Since 1980, the degradation of tubing in steam generators has driven many PWR owners to replace these large and expensive components. Initially, tube degradation necessitates plugging of the steam generator tubes which decreases thermal and hydraulic performance. As the number of plugged tubes increases, the possibility of having to derate the plant and for having to deal with additional licensing restrictions becomes significant. The final decision will be based on the lost revenue generating capabilities of the plant over its remaining life.

A steam generator replacement project is intended to restore plant performance to its original condition. Virginia Power’s Surry unit 2 was the first plant to attempt this complex operation. Since then, 48 additional plants have replaced a total of 138 steam generators at an estimated cost of nearly $6 billion.


Once the decision has been made to replace steam generators, the project team begins what is typically a four year exercise in planning and preparing. The plan culminates in an action-packed sixty day period (the actual outage) where hundreds of team workers descend upon the worksite and remove and reinstall several million pounds of hardware. What’s even more amazing is that the new 400 ton plus steam generators are typically machined to fit the existing plant’s piping systems within tolerances of less than a millimetre.

The Tihange project represented the largest steam generator replacement effort taken on to date by the Westinghouse/PCI organisation. Prior to Tihange 3, PCI had performed activities including severance cutting of the old steam generators from the reactor coolant system (RCS) piping, machining of the new steam generators and the old RCS piping, templating measurements to ensure proper fit-up of the new generators to the RCS piping, and welding of the new generators into the reactor coolant system on 20 steam generator replacement projects. Additional efforts for which Westinghouse/PCI were responsible at Tihange included the handling and transport of the old and new steam generators, RCS decontamination of the primary piping system, removal and reinstallation of all secondary system piping, removal and reinstallation of all steam generator supports, and all of the NDE associated with the scope of work.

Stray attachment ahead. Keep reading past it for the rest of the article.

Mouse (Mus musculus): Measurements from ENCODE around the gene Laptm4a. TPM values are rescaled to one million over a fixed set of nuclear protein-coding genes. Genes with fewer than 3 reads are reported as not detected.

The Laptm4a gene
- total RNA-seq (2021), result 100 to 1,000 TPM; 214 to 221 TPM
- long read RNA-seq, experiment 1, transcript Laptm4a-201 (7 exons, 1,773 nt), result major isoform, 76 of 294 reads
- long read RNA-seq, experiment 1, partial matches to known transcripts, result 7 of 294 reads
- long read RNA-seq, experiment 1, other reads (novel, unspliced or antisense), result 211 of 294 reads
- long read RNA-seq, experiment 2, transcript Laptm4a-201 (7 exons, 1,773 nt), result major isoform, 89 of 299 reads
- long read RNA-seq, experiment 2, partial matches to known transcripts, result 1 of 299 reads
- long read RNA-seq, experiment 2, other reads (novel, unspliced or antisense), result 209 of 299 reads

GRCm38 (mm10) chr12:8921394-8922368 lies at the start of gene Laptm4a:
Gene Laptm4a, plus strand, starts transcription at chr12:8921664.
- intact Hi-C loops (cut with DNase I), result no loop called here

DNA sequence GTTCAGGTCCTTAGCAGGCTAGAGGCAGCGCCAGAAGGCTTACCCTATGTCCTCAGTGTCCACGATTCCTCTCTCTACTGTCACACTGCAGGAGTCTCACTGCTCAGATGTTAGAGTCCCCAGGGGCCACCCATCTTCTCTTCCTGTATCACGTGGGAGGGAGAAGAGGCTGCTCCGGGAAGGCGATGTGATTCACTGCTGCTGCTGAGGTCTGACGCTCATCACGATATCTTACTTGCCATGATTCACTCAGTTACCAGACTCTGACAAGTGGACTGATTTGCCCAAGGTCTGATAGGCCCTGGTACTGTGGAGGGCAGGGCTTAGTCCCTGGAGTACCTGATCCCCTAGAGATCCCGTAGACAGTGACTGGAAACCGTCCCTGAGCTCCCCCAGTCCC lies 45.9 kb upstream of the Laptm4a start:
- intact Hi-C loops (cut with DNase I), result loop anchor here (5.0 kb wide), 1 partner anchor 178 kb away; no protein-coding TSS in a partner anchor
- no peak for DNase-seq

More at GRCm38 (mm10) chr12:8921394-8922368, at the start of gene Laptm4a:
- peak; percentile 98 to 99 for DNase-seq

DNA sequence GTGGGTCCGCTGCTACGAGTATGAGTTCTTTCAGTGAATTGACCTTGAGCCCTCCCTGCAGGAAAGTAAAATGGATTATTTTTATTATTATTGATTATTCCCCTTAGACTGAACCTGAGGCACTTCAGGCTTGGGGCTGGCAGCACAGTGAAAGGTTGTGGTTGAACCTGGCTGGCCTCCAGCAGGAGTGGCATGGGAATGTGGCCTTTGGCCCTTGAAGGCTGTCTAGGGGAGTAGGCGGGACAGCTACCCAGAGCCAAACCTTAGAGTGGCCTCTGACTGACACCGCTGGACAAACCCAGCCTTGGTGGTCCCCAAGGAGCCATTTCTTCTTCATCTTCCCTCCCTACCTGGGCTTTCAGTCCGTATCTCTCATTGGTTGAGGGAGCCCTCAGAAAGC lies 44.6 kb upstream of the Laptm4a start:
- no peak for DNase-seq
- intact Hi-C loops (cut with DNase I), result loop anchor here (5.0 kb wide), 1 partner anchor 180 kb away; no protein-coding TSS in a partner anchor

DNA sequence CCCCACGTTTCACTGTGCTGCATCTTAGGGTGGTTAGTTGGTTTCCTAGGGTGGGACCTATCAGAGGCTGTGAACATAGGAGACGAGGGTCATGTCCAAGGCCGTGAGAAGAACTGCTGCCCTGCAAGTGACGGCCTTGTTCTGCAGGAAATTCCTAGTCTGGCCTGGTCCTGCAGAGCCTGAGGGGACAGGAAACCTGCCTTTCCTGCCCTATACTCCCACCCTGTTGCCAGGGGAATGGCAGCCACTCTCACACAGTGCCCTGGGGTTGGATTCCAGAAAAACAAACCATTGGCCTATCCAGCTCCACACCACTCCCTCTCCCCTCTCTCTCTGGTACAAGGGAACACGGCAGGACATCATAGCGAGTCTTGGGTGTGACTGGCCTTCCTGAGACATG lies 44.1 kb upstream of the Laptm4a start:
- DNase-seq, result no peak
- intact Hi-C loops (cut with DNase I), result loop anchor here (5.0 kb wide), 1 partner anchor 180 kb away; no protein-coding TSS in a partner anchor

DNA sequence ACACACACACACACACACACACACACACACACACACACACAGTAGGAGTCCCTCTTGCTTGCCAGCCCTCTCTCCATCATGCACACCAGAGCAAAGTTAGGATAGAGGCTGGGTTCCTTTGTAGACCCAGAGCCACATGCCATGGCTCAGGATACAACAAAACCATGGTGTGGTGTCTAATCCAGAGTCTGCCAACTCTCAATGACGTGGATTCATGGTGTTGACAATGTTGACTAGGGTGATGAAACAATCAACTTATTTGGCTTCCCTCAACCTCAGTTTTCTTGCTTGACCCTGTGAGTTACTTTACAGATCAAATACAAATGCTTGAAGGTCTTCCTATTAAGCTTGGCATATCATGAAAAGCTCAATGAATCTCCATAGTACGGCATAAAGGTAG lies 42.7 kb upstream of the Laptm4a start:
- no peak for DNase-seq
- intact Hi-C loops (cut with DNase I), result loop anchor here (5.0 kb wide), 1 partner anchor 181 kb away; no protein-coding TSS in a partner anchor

The contract performance window was established beginning with the first cut on the primary system piping and was considered to be complete when the primary piping system was accepted for hydraulic testing, with all documentation by Tractebel. Included within this window were the cutting of the primary and secondary system piping, removal of the old steam generators, decontamination, machining of the existing primary and secondary piping, installation of the new steam generators, complete welding and NDE, as well as installation and shimming of all supports. The contractual window of 30 days was completed and accepted by Tractebel in 29 days, with the primary system window, which was the project’s critical path, completed in 20 days and 4 hours – almost 10 days ahead of schedule.


The Tihange 3 steam generator replacement project turned out to be one of the most successful efforts of its kind performed to date.

The project team (see panel) came extremely close to the current world record for 3-loop Westinghouse PWR’s, which was set at Almaraz 2 in 1997. PCI was also the primary system contractor on both Almaraz units. A comparison of major project performance objectives for all four steam generator replacements undertaken thus far in Belgium is provided in the table.

Excellent performance in the areas of project safety and personnel exposure provide additional measures of this project’s success. It is important to note that the Tihange 3 outage duration, which was completed in 77 days, also included regular refuelling and maintenance, reactor vessel head inspection, a major modification to the polar crane and a guide tube pin replacement. The success of this project was largely attributed to meticulous planning and careful integration of project team functions, as well as the excellent results of PCI’s laser metrology process which permitted extremely precise primary system fit-up and subsequently resulted in near perfect welding conditions.

PCI’s patented narrow groove welding processes enabled rapid completion of the critical welding processes. The combination of these technologies, Tractebel’s project leadership, careful project planning and experienced project implementation, which has been fine tuned during 21 projects, ensured this project’s success.